Lawrence Durrell

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Last Updated on May 7, 2015, by eNotes Editorial. Word Count: 253

Lawrence Durrell (DUR-uhl) wrote novels, plays, travel books, humorous sketches, and poetry. The differences in genre, however, cannot obscure his fundamental and single identity as a poet. He is best known for his novels, especially The Alexandria Quartet (1962) and The Avignon Quintet (1992). Any reader of these works will recognize the same hand at work in Durrell’s poems. The beauty of language, the exotic settings, and the subtle treatment of the themes of love, death, and time are elements common to all of Durrell’s work. In addition, the novels are rife with interpolated poetry. The characters not only speak poetically, but also quote at length from Greek, Egyptian, French, and English poets. Some have questioned this plethora of verse as unrealistic; others insist that Durrell’s use of language and interpolated poetry represents a more intense reality, not a fantasy.

Durrell’s poetic drama has inevitably enjoyed less attention than his novels, but it provides an excellent showcase for his skill at characterization and his poetic gifts. Durrell himself considered several passages from Sappho (pr. 1950) good enough to include in his Collected Poems, and most readers would agree. A later play, Acte (pr. 1964), shows that his drama does not rely entirely on the author’s magnificent command of English: It was first performed in German, three years before its publication.

Ultimately, Durrell was a word artist, a poet. All genres had for him their particular virtues, and he brought to them all a poetic impulse that no change in form could disrupt.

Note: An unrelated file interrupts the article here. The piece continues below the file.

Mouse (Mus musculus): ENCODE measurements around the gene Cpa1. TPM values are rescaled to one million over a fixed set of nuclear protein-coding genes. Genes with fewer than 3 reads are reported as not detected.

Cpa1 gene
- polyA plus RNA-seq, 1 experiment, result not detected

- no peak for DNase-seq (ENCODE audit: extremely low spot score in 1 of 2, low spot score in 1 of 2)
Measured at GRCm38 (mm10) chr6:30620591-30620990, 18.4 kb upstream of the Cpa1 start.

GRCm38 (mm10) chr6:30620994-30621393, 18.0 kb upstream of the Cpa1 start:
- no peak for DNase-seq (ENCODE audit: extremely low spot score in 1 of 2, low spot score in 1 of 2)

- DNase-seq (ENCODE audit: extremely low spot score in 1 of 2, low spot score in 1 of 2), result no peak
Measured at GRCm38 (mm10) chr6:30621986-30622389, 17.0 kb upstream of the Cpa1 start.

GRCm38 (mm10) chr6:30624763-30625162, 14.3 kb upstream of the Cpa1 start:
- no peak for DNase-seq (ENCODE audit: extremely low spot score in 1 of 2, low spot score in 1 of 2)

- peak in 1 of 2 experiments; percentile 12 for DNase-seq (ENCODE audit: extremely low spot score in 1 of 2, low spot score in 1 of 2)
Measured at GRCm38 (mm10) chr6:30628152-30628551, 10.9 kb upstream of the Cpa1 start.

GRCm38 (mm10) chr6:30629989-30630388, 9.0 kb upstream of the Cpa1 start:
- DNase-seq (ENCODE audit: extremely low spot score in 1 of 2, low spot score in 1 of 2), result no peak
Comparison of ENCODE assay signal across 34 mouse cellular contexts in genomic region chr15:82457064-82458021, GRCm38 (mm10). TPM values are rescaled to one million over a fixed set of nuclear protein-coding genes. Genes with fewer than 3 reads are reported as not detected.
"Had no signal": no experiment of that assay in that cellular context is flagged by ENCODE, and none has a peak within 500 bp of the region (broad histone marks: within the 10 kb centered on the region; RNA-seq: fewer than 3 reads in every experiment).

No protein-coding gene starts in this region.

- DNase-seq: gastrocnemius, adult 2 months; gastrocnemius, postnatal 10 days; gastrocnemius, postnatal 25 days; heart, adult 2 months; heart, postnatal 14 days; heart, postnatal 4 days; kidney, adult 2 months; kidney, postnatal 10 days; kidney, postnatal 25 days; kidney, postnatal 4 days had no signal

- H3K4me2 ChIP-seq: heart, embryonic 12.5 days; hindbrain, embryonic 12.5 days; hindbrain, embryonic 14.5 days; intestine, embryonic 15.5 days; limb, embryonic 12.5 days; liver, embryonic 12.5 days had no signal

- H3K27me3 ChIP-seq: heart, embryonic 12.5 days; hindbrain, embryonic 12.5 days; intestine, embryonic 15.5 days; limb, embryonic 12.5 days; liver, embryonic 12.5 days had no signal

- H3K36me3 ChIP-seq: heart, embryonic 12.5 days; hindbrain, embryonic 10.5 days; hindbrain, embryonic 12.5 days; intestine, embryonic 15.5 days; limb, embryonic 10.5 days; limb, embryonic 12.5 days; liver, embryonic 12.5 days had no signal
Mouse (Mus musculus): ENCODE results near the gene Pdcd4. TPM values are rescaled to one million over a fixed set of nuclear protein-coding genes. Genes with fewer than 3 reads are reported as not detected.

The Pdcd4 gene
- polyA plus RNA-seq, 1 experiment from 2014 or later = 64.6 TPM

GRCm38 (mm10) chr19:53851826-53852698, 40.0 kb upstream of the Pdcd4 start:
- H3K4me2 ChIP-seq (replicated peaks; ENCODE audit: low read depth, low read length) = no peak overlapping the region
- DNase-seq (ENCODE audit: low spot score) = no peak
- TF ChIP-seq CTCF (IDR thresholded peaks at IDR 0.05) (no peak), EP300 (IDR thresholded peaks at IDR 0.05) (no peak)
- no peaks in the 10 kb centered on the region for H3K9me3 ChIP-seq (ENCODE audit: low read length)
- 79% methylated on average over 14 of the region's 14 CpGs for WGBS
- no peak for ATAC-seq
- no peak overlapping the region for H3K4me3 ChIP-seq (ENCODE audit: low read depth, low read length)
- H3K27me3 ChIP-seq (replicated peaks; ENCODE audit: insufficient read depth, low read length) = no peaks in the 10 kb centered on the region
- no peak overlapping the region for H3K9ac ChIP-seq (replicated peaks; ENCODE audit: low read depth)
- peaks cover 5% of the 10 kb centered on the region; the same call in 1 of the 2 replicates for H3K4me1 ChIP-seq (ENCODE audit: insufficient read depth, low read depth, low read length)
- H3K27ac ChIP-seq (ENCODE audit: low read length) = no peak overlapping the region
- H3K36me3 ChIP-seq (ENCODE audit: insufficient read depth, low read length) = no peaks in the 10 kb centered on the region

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Lawrence Durrell’s accomplishments in prose overshadowed his work in verse. Most readers will turn to the Collected Poems only after having read The Alexandria Quartet, or perhaps one of the travel books. Durrell won no major awards for poetry, despite his consistent excellence from the 1940’s on. His name rarely appears on the lists of major English poets of the twentieth century.

All this notwithstanding, Durrell’s achievement as a poet is sound and his eventual recognition assured. His success in other genres left him well-off financially and under no pressure; he could write poetry as he pleased, with no fear of disappointing expectant readers and no burden of leadership. Precisely because Durrell made his formidable reputation as a novelist, he could approach his poetry as an alternative. This does not imply that he merely dabbled—on the contrary, every poem shows the mark of craft and diligence—but rather that the wealth of material afforded by his diverse experience and wide-ranging mind could find its expression in pure poetry. He was free to write only those poems that his good judgment told him to write.

Neither rigidly traditional nor wildly experimental, Durrell’s poems represent the subtle innovations of a consummate and independent artist. In this respect, they are reminiscent of the work of Wallace Stevens. Like Stevens, Durrell balanced the demands of tradition and the modern psyche, creating poems that the eye and the mind can follow, but that the soul does not reject as obsolete. Some of them compare favorably with the best of the twentieth century and will someday be read for their own merits, not merely for their connection with the famous novels by the same author.